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Refusing to Stop for Police

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Can I Refuse to Stop for Police?

If a police officer requests that an individual pull over, under no circumstances can they refuse to stop. Even if that person believes the police officer has no reason to pull them over, they must do so on request. As long as the police officer can establish probable cause of any law, ordinance, or safety code, then the stop is legal. Best practice is for the driver to find a safe place to pull over and have the officer explain why they are stopping them.

Is Refusing to Stop a Misdemeanor?

Whether refusing to stop is considered a felony, misdemeanor, or a "slap on the wrist" depends largely on the driver’s actions. For example, regardless of whether the driver means to be evasive, leading the police on a high-speed chase will be a felony. By contrast, simply not noticing the lights of the patrol car in the rearview mirror may elicit a warning from the officer. It is not uncommon for reckless driving and other charges to be brought against drivers who refuse to stop for police officers.

What Are the Punishments for Refusing to Stop?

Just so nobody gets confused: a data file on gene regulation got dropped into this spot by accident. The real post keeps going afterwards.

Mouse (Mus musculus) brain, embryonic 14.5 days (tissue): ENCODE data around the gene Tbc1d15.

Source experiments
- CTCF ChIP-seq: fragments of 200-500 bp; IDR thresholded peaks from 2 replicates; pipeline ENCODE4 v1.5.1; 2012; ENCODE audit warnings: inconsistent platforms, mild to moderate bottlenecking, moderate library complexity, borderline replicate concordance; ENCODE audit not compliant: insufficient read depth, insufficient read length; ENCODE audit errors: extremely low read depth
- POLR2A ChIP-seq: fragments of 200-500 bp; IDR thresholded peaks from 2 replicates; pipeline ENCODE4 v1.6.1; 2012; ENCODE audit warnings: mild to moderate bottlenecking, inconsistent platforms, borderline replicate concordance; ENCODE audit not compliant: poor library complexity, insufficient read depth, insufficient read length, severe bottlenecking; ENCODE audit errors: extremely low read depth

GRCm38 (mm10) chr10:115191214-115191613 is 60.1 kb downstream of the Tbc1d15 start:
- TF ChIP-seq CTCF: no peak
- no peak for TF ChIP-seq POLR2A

If a driver refuses to stop for a police officer upon request, the officer will most likely assume the driver is in a serious violation of the law. The idea the officer will have is "if you have nothing to hide, why wouldn’t the driver simply stop?" After all, it is always possible to contest a ticket or an illegal stop after the fact. Refusing to stop will only lead to negative consequences such as:

  • Drivers license suspended or restricted
  • Restitution and other fines
  • Probation
  • Community service
  • Potential jail time

 How Can an Attorney Help Me?

Police officers need to be respected because of their authoritative status. However, because they are human, police officers make mistakes. Even if you believe that a police officer is pulling you over improperly, refusing to stop will only make matters worse. After the incident, contact an attorney to learn more about your rights and defenses and whether you can challenge the stop in court.

Photo of page author Matthew Izzi

, LegalMatch Legal Writer and Attorney at Law

Last Modified: 10-27-2016 10:54 PM PDT

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